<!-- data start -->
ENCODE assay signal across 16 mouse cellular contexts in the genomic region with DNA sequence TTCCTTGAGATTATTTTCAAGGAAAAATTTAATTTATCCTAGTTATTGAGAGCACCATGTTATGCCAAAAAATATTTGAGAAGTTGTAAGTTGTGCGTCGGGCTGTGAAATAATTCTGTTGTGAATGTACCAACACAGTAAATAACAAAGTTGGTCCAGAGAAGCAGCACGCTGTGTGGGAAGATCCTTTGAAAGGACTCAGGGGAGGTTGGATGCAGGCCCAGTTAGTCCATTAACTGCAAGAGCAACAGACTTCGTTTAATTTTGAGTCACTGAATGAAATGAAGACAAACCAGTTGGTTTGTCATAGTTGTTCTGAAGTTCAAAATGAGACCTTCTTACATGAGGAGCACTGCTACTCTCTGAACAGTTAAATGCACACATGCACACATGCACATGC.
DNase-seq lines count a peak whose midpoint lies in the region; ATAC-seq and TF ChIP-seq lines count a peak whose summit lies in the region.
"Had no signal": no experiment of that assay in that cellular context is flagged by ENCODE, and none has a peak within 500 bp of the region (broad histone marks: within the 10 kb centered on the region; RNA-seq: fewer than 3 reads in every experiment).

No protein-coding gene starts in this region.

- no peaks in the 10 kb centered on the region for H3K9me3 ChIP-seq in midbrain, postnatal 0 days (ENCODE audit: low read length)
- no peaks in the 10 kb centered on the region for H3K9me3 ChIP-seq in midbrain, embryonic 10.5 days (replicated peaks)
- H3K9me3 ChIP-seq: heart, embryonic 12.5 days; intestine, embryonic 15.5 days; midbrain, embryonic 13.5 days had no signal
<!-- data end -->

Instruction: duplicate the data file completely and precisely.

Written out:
ENCODE assay signal across 16 mouse cellular contexts in the genomic region with DNA sequence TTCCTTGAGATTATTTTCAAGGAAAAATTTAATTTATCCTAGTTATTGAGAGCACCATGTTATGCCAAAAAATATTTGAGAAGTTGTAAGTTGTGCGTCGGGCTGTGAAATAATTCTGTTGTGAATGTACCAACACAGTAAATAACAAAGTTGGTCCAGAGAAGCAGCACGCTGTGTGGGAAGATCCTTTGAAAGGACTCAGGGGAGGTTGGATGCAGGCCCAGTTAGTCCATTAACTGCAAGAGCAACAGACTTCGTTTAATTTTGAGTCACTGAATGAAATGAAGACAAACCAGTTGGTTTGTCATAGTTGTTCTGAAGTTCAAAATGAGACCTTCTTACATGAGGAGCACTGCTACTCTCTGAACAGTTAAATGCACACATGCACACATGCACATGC.
DNase-seq lines count a peak whose midpoint lies in the region; ATAC-seq and TF ChIP-seq lines count a peak whose summit lies in the region.
"Had no signal": no experiment of that assay in that cellular context is flagged by ENCODE, and none has a peak within 500 bp of the region (broad histone marks: within the 10 kb centered on the region; RNA-seq: fewer than 3 reads in every experiment).

No protein-coding gene starts in this region.

- no peaks in the 10 kb centered on the region for H3K9me3 ChIP-seq in midbrain, postnatal 0 days (ENCODE audit: low read length)
- no peaks in the 10 kb centered on the region for H3K9me3 ChIP-seq in midbrain, embryonic 10.5 days (replicated peaks)
- H3K9me3 ChIP-seq: heart, embryonic 12.5 days; intestine, embryonic 15.5 days; midbrain, embryonic 13.5 days had no signal